7-10 USDA

  • circleLife cycle

    The Oxalis 'Ione Hecker', commonly known as the Shamrock Plant, begins its life cycle as a bulb or rhizome, which upon exposure to favorable conditions of moisture and temperature, germinates and puts out shoots. These shoots develop into leaves that form the distinctive clover-like foliage, which may be green or purple, depending on the variety. In the vegetative stage, the plant grows and matures, photosynthesizing to build reserves. The Shamrock Plant eventually blooms, producing small, often white or pink, flowers that can lead to seed production if pollinated. After flowering, the plant often enters a period of dormancy, particularly in climates with a distinct winter, during which the above-ground foliage may die back. The cycle is completed when the plant re-emerges from dormancy in the next growing season, resuming growth from the bulb or rhizome.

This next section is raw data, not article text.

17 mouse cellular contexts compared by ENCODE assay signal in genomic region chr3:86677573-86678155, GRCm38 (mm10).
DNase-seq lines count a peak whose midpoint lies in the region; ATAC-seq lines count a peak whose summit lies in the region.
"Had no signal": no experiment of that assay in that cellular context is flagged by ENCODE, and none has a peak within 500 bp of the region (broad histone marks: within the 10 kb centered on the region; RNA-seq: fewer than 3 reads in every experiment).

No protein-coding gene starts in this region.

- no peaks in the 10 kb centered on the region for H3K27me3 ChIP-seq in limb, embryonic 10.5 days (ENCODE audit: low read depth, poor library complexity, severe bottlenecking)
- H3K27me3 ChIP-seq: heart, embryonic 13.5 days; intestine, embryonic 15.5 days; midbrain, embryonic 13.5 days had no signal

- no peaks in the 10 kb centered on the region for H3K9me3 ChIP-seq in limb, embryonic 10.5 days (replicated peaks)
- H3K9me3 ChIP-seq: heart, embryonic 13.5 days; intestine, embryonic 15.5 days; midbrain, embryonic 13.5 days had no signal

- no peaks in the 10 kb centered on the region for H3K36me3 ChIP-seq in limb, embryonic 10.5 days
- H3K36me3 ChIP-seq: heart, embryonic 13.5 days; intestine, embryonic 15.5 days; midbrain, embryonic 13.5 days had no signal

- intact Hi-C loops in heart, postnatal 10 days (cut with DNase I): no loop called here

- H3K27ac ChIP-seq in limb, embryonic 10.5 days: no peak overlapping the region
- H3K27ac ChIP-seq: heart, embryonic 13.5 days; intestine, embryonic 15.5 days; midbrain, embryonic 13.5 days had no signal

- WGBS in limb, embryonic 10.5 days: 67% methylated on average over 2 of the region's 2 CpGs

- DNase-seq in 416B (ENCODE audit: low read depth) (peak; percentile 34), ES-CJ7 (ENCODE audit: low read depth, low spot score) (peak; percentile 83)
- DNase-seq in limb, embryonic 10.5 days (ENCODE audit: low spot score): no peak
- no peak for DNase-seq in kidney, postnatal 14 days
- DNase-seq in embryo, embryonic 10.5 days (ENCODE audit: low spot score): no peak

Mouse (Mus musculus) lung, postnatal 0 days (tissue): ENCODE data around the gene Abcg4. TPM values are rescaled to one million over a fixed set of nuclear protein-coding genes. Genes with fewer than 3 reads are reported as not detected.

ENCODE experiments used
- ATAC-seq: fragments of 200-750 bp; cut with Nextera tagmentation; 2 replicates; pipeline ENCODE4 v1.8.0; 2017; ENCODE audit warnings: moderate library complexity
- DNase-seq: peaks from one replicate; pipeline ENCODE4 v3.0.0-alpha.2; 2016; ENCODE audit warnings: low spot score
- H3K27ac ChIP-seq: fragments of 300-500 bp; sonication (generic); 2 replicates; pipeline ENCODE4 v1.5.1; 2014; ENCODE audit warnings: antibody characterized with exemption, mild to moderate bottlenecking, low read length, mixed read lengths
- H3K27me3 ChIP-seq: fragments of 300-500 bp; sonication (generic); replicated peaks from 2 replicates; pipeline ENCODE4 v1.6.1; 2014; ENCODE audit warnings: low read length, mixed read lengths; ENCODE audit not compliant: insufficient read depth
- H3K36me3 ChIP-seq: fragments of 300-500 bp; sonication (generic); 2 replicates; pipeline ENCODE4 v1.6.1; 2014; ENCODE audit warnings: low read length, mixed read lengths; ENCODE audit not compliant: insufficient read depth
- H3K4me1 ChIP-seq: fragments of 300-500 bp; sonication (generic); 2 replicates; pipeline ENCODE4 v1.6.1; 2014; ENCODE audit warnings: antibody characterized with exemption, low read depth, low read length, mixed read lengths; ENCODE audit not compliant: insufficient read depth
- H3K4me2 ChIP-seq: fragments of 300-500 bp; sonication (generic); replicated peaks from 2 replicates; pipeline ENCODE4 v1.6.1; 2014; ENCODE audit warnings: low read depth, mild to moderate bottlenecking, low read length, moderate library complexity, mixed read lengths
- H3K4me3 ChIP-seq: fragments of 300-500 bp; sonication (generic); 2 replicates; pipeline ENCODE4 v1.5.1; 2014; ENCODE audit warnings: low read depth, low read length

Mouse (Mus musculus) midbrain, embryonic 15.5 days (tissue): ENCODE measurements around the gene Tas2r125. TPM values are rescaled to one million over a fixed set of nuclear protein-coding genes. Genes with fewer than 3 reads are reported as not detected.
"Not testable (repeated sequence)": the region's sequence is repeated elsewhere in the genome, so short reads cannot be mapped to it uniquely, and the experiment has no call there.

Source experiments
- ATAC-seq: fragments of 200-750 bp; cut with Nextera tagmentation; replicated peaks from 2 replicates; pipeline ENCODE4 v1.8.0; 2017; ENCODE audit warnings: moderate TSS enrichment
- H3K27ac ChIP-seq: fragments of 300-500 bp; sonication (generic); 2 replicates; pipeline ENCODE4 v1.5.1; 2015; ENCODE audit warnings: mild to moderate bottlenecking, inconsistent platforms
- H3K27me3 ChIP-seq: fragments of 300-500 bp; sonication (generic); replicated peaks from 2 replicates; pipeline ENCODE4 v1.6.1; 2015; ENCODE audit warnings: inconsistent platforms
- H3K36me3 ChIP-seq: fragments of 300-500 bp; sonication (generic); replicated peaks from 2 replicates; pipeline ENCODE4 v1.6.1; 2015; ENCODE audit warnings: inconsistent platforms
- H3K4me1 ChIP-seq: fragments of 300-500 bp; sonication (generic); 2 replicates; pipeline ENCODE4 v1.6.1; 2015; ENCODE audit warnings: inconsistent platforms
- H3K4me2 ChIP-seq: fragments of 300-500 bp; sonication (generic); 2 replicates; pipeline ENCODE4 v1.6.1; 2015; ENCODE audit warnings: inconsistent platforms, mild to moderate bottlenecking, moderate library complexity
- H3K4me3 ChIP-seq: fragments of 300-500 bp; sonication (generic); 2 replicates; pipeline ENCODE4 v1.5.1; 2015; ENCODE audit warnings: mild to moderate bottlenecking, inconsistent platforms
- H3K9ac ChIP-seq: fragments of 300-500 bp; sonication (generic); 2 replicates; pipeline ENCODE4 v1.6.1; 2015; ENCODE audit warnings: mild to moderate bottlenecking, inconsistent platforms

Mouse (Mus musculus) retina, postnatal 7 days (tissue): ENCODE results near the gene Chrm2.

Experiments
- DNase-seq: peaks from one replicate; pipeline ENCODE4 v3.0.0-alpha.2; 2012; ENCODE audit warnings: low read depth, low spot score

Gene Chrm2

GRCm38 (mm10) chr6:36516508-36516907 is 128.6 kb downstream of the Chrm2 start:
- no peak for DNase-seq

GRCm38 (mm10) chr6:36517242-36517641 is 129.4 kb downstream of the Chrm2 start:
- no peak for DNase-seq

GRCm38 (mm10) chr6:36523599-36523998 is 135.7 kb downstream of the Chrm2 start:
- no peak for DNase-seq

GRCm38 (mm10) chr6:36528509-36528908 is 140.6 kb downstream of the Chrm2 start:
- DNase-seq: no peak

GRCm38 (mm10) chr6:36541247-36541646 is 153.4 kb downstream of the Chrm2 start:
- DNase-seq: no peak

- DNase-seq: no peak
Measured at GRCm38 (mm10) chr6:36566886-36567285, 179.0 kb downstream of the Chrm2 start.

• sproutPropogation

    • Propogation time

      Spring-Early Summer

    • Propogation: Oxalis 'Ione Hecker', commonly known as the Shamrock plant, is generally propagated by dividing the bulb-like structures called rhizomes or corms. The ideal time for this is in the late winter or early spring before new growth begins. To propagate, unpot the plant and gently separate the corms, making sure that each division has at least one growth point. These corms can then be planted in a well-draining soil mix at a depth of about 1 inch (2.54 cm) with the pointed end facing up. Water the newly potted corms lightly to settle the soil around them. New shoots should appear in several weeks, and the plants will gradually establish a new root system. This method is simple and ensures genetic consistency in the offspring.